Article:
And that is what I saw when I visited the Roving Reporter recently.  And so I ordered one of my own from McJing Tools, for a whole $80.

The contraption consists of a bar with a MT2 taper at one end (compatible with most lathes and drill presses), and a dimpled end at the other that can engage with a live centre.

Photo 13-08-13 8 43 52

Very easy to mount and remove as required, or left set up if you have a spare old lathe lying around. (No, I don’t mean to say I have a DVR sitting around spare!)  When I have the new shed up and running, this will likely be found mounted on a Jet mini lathe I have.

Each wheel is marked for the compound that should be used on it, and from left to right is tripoli, white diamond, and wax.  (In the picture below the white diamond and the wax have been swapped).  I suspect that white diamond doesn’t contain diamonds, but is a finer grade than tripoli, which makes it pretty fine!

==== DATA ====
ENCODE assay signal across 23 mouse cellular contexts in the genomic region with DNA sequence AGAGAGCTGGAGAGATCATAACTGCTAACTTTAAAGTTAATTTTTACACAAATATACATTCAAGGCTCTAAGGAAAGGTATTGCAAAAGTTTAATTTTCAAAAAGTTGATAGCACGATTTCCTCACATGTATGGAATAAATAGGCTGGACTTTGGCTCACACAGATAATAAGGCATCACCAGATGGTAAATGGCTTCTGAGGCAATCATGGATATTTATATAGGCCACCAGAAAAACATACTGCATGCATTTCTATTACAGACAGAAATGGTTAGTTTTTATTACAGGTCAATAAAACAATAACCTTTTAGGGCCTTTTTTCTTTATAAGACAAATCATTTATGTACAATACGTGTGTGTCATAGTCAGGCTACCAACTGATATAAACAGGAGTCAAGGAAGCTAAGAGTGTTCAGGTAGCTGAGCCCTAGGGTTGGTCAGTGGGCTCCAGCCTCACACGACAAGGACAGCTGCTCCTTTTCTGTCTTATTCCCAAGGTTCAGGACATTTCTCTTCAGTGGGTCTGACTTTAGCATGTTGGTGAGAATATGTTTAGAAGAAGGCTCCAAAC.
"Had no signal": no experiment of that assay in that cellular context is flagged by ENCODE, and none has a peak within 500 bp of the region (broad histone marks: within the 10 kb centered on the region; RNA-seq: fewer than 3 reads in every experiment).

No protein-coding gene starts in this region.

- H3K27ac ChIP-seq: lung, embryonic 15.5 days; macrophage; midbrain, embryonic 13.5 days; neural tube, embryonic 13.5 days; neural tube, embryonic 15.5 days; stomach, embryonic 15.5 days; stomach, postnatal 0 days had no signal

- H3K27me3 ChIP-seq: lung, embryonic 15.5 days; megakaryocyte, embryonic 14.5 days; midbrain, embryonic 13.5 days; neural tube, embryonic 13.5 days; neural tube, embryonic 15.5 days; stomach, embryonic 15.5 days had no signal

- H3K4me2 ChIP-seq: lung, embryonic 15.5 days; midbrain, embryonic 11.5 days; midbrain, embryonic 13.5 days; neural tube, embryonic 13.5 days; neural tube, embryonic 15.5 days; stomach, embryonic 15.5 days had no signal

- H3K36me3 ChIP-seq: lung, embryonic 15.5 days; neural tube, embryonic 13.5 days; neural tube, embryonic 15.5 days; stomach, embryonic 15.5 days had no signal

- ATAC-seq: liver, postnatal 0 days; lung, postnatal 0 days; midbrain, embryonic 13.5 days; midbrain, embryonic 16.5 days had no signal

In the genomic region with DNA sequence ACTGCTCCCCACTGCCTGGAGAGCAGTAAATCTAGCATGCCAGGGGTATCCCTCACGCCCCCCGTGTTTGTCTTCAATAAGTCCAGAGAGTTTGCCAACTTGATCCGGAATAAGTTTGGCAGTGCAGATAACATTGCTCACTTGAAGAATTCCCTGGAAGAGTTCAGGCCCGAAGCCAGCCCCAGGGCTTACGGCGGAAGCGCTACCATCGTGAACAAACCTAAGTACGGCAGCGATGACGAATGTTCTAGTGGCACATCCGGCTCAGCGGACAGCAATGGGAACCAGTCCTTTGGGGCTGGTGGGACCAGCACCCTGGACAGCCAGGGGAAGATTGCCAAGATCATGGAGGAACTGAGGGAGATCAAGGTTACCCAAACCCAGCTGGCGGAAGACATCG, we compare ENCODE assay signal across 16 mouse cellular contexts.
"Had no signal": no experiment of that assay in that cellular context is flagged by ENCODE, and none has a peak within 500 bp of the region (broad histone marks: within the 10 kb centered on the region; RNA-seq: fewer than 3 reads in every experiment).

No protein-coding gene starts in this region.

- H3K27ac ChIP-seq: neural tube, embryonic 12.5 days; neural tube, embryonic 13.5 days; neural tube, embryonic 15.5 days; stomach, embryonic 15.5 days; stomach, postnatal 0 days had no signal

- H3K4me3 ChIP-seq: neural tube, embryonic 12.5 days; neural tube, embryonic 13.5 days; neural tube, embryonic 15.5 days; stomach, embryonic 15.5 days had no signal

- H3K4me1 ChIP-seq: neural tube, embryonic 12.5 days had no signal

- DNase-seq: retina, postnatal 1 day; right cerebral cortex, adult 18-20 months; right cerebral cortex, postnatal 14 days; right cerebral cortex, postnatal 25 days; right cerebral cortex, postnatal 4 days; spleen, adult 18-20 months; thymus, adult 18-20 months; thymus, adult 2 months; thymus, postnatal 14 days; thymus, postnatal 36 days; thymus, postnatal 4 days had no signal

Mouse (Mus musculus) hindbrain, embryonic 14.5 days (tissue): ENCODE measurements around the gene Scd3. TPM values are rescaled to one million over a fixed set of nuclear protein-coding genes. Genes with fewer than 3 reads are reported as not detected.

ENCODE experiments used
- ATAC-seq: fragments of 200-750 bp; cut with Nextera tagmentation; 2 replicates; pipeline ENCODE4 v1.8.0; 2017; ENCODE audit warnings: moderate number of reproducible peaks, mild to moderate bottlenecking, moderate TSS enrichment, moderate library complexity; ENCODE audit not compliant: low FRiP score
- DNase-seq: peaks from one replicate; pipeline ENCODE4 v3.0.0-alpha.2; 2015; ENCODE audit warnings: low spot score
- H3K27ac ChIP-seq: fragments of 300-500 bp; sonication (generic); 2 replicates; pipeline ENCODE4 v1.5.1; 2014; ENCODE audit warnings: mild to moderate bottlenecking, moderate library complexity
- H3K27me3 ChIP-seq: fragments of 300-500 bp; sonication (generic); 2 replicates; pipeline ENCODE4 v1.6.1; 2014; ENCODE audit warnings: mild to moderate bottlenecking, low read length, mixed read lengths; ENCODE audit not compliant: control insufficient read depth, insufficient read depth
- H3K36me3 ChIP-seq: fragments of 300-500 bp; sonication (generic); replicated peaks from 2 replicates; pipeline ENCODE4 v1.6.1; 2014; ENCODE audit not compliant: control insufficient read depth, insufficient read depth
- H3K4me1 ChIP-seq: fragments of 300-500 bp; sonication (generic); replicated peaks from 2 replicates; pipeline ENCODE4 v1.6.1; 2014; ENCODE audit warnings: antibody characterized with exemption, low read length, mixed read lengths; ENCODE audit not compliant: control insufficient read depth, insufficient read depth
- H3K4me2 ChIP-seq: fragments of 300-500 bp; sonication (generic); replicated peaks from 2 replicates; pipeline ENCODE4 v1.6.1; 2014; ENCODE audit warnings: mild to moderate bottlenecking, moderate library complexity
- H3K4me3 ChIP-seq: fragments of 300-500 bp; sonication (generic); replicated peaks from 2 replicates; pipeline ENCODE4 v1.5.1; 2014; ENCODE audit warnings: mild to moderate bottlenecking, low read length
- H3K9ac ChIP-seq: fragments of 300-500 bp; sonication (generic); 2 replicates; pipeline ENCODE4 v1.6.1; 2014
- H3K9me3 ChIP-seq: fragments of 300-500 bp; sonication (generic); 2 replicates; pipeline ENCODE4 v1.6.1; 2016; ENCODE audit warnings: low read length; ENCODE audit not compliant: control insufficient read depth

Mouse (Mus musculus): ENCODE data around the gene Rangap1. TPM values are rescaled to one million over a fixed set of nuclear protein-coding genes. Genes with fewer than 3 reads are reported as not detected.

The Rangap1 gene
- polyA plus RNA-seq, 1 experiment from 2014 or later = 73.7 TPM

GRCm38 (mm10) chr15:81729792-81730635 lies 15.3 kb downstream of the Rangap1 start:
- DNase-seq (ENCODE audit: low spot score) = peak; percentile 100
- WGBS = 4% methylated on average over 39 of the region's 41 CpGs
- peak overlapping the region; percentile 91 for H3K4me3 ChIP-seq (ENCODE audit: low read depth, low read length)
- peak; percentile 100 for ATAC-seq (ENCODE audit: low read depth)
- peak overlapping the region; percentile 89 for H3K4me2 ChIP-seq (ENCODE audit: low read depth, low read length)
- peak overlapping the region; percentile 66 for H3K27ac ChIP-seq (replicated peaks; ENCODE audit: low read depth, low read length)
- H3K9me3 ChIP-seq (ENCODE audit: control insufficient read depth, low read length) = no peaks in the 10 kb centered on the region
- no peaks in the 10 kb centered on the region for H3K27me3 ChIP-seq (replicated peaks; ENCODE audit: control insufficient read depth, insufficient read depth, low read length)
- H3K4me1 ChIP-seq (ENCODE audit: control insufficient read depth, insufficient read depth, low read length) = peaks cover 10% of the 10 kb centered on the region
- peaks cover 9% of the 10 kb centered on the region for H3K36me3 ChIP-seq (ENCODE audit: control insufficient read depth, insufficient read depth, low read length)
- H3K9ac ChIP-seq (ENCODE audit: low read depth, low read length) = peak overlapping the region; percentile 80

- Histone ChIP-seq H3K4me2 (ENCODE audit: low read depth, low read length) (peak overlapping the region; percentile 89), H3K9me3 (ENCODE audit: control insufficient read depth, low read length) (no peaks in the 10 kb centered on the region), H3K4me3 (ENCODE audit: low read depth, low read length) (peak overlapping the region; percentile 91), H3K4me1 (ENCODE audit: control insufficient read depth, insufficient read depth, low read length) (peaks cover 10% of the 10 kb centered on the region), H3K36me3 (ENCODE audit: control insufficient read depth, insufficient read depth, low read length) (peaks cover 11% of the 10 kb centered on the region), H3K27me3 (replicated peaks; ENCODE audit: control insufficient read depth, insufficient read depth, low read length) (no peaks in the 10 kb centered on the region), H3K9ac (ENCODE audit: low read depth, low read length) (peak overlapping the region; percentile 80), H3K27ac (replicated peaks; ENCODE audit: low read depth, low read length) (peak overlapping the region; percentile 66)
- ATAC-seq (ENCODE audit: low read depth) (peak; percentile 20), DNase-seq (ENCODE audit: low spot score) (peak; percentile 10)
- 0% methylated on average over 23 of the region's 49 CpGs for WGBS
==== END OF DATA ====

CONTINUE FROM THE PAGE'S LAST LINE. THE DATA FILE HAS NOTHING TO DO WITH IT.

Photo 13-08-13 8 44 09 Photo 13-08-13 8 45 33There is no speed rating supplied for the wheels, but I”d tend to say anything over about 1000RPM is starting to push it.  I tested it up to 2000RPM, and although it was fine, I suspect it would significantly shorten the life of the wheels.

There is a lock nut on one side (seen in the photo above) to stop the direction of the lathe loosening off the nut.  I tried the contraption spinning backwards (reverse on the lathe), and that worked well – might source another nut so I can have a lock nut on either end, so I can go forward or reverse as a please.

I didn’t have anything particular to test it on, so I used the underside of one of my scrapers.  Now I have a very shiny scraper!

SSYTC046 Robbo’s baby lathe

Dropped round on Robbo recently, as he has been working gluing up a segmented block to turn into a table leg, and was about to turn it for the first time.  An opportunity not to be missed!  He didn’t do a great deal on the first day – too many competing priorities, but even so, it’s a pretty good segmented unit!

It was also being filmed for the forums, so any comments were directed to that camera.

SSYTC046 Robbo’s baby lathe

A Cool Nova Tool

For regular followers, you will remember my little jaunt over to the land of the red, white and blue, to Denver Colorado to appear on Cool Tools.  Haven’t forgotten the experience, from the flight on the A380 to getting around Denver, being on the show, meeting and working with Chris Grundy, visiting Rockler, and, well, the whole experience.